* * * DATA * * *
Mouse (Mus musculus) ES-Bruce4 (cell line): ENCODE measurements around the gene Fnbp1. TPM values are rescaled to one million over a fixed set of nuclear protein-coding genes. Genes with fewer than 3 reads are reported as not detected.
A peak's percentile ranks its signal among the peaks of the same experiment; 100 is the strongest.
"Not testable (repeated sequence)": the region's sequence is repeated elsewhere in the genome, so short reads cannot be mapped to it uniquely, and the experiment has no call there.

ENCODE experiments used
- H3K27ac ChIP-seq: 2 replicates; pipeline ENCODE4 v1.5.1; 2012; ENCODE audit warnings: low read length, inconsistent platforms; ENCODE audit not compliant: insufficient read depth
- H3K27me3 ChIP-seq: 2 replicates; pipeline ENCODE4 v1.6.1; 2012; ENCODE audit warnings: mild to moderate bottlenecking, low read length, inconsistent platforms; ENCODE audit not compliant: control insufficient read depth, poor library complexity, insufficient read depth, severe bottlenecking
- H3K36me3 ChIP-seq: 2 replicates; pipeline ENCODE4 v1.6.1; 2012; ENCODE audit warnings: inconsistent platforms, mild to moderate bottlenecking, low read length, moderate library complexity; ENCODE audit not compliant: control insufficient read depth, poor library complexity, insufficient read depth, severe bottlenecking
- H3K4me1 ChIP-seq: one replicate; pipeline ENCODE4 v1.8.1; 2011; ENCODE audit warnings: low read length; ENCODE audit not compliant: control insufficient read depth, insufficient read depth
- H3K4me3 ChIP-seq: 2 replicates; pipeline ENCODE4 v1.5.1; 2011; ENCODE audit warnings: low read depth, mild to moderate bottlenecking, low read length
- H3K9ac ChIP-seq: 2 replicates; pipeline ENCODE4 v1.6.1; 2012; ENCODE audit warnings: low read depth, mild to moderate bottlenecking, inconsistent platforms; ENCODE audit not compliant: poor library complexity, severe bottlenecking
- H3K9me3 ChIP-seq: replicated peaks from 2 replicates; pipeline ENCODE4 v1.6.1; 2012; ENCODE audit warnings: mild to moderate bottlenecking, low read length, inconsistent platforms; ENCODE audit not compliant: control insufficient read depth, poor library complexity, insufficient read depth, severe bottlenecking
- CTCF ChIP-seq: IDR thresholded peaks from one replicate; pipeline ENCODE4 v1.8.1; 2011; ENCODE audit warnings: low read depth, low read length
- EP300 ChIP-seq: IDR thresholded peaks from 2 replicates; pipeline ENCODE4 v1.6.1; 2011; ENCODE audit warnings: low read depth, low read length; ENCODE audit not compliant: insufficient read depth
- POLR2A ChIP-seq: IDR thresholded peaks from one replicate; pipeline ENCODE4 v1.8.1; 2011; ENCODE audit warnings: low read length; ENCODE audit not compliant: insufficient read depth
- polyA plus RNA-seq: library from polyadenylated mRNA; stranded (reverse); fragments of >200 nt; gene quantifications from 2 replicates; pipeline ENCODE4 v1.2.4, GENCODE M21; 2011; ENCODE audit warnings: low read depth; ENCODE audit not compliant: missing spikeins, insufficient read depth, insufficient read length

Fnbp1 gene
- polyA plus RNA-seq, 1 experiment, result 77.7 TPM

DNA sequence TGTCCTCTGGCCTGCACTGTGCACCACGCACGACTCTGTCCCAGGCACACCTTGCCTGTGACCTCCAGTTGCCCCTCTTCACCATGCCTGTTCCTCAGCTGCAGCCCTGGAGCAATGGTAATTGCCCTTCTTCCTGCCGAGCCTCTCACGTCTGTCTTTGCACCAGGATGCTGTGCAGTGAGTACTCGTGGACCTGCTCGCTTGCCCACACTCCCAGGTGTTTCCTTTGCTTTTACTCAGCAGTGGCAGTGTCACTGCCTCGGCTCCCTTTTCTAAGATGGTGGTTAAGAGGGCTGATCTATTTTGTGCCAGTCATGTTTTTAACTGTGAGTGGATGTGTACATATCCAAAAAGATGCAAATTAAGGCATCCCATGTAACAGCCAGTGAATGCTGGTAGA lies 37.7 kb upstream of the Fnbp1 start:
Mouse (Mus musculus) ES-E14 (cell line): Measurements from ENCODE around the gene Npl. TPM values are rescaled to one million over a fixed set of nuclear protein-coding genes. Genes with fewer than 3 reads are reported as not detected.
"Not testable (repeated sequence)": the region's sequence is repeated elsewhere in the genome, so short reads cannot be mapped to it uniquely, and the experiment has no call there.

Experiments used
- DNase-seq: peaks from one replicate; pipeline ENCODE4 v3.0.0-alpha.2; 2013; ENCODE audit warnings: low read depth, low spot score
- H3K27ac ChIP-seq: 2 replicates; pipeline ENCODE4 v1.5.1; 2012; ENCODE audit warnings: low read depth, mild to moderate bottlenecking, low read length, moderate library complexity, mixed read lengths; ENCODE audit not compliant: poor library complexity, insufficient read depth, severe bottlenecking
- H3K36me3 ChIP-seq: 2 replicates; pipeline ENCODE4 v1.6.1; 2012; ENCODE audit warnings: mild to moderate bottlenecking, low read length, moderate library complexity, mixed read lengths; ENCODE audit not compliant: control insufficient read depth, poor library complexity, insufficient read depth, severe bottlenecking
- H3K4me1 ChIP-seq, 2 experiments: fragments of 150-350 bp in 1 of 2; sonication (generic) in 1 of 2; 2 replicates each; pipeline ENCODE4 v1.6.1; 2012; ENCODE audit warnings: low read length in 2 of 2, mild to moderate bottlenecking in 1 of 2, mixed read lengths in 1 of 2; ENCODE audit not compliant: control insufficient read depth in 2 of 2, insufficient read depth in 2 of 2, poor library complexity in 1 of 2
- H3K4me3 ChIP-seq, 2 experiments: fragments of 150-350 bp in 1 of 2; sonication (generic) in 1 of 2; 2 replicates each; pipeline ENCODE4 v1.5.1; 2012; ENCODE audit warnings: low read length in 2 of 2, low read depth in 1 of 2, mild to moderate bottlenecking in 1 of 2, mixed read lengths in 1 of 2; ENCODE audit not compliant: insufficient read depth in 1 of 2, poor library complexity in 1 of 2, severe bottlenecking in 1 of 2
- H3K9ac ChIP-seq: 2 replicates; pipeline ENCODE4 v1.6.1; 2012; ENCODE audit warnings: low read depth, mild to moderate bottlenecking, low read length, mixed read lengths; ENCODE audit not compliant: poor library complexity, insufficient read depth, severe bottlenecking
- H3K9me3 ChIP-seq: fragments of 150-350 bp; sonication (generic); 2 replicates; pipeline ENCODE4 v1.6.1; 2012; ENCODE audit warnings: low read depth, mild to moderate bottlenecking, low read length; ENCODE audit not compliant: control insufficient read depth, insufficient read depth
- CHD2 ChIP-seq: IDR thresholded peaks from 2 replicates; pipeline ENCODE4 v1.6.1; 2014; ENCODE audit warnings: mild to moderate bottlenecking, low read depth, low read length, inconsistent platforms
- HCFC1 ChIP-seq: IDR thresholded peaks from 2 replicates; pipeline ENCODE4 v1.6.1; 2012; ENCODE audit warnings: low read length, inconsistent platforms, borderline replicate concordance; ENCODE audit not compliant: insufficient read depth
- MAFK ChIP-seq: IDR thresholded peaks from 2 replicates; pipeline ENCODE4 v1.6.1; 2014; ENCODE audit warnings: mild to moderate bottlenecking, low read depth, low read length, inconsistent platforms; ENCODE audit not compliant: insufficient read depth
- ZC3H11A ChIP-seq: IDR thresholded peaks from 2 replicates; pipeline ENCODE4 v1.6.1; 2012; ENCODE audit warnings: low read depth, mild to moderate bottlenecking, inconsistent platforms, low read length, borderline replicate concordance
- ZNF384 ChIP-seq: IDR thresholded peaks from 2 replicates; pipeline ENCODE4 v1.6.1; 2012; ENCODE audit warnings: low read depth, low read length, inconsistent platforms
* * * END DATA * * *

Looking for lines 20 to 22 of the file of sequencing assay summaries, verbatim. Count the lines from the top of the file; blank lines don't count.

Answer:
"Not testable (repeated sequence)": the region's sequence is repeated elsewhere in the genome, so short reads cannot be mapped to it uniquely, and the experiment has no call there.

Experiments used
- DNase-seq: peaks from one replicate; pipeline ENCODE4 v3.0.0-alpha.2; 2013; ENCODE audit warnings: low read depth, low spot score